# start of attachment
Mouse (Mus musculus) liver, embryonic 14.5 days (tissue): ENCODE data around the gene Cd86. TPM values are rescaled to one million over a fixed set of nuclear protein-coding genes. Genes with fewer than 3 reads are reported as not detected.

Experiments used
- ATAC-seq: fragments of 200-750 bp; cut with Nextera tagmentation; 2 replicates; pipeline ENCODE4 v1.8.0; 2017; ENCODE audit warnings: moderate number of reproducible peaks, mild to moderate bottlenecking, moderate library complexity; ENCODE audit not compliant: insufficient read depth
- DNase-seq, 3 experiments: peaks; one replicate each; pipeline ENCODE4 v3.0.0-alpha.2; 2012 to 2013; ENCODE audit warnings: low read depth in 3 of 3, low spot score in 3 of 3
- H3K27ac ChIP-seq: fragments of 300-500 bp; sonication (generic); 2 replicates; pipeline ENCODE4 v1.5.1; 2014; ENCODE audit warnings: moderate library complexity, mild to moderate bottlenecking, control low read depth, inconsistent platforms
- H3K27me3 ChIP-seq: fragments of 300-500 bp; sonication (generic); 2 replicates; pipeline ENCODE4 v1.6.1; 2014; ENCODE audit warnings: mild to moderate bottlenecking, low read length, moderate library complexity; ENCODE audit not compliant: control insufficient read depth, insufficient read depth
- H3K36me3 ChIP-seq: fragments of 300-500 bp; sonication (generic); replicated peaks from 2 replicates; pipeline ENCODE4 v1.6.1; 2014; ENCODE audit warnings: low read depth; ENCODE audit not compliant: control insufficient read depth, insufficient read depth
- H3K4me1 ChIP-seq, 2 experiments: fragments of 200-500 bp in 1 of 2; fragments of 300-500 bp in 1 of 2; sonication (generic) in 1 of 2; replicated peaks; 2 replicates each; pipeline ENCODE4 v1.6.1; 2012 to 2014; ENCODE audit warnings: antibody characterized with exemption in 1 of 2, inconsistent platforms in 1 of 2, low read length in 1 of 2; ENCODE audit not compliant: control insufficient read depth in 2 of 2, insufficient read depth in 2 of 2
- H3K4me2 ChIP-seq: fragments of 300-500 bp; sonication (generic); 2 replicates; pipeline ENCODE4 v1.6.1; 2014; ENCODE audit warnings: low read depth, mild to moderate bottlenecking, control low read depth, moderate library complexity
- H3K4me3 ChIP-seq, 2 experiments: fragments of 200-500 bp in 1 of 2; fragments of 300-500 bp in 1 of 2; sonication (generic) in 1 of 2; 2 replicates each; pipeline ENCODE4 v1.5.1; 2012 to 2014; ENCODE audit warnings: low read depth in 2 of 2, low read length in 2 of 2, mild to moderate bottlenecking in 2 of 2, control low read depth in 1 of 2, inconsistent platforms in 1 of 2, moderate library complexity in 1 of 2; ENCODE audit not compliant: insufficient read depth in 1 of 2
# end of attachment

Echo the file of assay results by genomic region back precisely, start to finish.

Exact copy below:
Mouse (Mus musculus) liver, embryonic 14.5 days (tissue): ENCODE data around the gene Cd86. TPM values are rescaled to one million over a fixed set of nuclear protein-coding genes. Genes with fewer than 3 reads are reported as not detected.

Experiments used
- ATAC-seq: fragments of 200-750 bp; cut with Nextera tagmentation; 2 replicates; pipeline ENCODE4 v1.8.0; 2017; ENCODE audit warnings: moderate number of reproducible peaks, mild to moderate bottlenecking, moderate library complexity; ENCODE audit not compliant: insufficient read depth
- DNase-seq, 3 experiments: peaks; one replicate each; pipeline ENCODE4 v3.0.0-alpha.2; 2012 to 2013; ENCODE audit warnings: low read depth in 3 of 3, low spot score in 3 of 3
- H3K27ac ChIP-seq: fragments of 300-500 bp; sonication (generic); 2 replicates; pipeline ENCODE4 v1.5.1; 2014; ENCODE audit warnings: moderate library complexity, mild to moderate bottlenecking, control low read depth, inconsistent platforms
- H3K27me3 ChIP-seq: fragments of 300-500 bp; sonication (generic); 2 replicates; pipeline ENCODE4 v1.6.1; 2014; ENCODE audit warnings: mild to moderate bottlenecking, low read length, moderate library complexity; ENCODE audit not compliant: control insufficient read depth, insufficient read depth
- H3K36me3 ChIP-seq: fragments of 300-500 bp; sonication (generic); replicated peaks from 2 replicates; pipeline ENCODE4 v1.6.1; 2014; ENCODE audit warnings: low read depth; ENCODE audit not compliant: control insufficient read depth, insufficient read depth
- H3K4me1 ChIP-seq, 2 experiments: fragments of 200-500 bp in 1 of 2; fragments of 300-500 bp in 1 of 2; sonication (generic) in 1 of 2; replicated peaks; 2 replicates each; pipeline ENCODE4 v1.6.1; 2012 to 2014; ENCODE audit warnings: antibody characterized with exemption in 1 of 2, inconsistent platforms in 1 of 2, low read length in 1 of 2; ENCODE audit not compliant: control insufficient read depth in 2 of 2, insufficient read depth in 2 of 2
- H3K4me2 ChIP-seq: fragments of 300-500 bp; sonication (generic); 2 replicates; pipeline ENCODE4 v1.6.1; 2014; ENCODE audit warnings: low read depth, mild to moderate bottlenecking, control low read depth, moderate library complexity
- H3K4me3 ChIP-seq, 2 experiments: fragments of 200-500 bp in 1 of 2; fragments of 300-500 bp in 1 of 2; sonication (generic) in 1 of 2; 2 replicates each; pipeline ENCODE4 v1.5.1; 2012 to 2014; ENCODE audit warnings: low read depth in 2 of 2, low read length in 2 of 2, mild to moderate bottlenecking in 2 of 2, control low read depth in 1 of 2, inconsistent platforms in 1 of 2, moderate library complexity in 1 of 2; ENCODE audit not compliant: insufficient read depth in 1 of 2